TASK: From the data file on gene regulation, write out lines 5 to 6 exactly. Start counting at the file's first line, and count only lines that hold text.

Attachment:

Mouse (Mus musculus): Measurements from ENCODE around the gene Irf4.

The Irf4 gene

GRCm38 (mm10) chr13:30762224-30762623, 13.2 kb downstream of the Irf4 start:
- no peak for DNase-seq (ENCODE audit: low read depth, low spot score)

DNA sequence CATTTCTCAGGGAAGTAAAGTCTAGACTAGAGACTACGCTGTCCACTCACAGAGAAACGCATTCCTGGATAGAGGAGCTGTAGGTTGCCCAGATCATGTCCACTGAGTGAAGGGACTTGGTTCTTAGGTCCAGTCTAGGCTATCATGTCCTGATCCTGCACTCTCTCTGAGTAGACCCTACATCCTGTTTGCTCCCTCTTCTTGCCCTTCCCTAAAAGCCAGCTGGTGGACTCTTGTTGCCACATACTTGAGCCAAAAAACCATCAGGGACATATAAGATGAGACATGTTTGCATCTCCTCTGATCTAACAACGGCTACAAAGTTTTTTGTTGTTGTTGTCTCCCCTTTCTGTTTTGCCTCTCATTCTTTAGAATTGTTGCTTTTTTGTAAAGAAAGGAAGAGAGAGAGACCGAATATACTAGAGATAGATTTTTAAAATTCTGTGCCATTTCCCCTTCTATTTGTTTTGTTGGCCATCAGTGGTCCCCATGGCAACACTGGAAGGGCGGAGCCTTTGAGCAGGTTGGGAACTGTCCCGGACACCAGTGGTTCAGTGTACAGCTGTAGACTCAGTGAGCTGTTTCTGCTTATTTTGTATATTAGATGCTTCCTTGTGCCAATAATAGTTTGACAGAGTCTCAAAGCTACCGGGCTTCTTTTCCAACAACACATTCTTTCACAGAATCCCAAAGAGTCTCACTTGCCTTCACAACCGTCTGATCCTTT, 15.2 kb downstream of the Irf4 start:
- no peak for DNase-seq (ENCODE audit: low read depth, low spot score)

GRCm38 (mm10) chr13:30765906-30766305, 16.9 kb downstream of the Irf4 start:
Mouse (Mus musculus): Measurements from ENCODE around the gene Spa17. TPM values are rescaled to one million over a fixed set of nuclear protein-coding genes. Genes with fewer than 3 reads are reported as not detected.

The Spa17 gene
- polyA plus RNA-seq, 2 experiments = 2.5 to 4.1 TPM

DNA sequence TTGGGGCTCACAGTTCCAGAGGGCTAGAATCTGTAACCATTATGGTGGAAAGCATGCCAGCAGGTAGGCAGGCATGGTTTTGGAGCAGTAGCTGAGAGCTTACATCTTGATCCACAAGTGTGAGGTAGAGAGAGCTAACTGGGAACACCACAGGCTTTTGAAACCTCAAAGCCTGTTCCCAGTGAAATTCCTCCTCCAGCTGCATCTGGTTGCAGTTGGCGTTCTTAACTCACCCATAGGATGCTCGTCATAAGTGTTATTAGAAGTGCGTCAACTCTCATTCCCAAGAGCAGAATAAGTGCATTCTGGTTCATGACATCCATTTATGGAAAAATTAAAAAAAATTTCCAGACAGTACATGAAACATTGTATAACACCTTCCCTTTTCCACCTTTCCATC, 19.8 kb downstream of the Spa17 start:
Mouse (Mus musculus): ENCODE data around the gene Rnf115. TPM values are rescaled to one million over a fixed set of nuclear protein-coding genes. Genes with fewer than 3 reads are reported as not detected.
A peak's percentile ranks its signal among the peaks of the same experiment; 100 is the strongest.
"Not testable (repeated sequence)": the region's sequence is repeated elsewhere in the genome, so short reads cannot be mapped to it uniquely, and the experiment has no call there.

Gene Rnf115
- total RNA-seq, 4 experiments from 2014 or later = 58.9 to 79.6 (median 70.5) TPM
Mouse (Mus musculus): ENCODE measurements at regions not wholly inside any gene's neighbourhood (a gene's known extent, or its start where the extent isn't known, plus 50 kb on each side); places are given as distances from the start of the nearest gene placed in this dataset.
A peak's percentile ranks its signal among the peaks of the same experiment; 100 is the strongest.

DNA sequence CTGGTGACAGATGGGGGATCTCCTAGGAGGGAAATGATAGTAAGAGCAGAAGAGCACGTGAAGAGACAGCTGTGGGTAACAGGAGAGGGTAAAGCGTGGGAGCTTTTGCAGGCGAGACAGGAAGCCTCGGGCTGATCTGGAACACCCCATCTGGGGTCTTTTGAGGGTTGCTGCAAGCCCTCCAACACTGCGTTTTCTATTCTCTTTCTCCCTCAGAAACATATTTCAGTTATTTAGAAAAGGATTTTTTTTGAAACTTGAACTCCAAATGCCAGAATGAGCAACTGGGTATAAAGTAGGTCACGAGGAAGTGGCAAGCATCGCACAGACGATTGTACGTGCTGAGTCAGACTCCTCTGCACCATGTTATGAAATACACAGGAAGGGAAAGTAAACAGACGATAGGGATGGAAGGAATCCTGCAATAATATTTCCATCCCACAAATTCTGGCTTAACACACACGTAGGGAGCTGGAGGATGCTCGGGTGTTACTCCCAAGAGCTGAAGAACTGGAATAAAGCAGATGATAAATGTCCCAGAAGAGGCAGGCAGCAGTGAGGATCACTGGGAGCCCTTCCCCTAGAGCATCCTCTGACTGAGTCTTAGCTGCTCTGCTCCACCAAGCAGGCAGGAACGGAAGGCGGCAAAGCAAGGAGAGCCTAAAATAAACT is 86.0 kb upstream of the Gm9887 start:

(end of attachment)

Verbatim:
DNA sequence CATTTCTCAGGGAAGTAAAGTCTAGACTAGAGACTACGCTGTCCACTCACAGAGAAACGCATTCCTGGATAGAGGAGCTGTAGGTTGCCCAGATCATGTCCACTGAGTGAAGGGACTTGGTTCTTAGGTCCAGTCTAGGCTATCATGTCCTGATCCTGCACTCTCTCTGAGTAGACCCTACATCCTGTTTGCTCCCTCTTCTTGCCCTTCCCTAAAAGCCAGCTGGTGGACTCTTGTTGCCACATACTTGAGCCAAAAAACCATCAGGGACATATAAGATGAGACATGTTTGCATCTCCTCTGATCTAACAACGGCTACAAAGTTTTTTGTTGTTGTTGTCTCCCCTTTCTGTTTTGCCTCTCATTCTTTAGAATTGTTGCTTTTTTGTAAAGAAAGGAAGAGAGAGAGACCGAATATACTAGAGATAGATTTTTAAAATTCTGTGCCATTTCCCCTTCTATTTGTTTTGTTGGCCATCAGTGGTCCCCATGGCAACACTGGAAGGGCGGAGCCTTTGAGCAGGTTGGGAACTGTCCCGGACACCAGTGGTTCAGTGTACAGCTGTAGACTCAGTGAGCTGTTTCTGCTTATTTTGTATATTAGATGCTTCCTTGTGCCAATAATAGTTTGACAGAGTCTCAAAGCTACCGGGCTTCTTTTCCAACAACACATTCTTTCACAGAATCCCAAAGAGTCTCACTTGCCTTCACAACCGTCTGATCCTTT, 15.2 kb downstream of the Irf4 start:
- no peak for DNase-seq (ENCODE audit: low read depth, low spot score)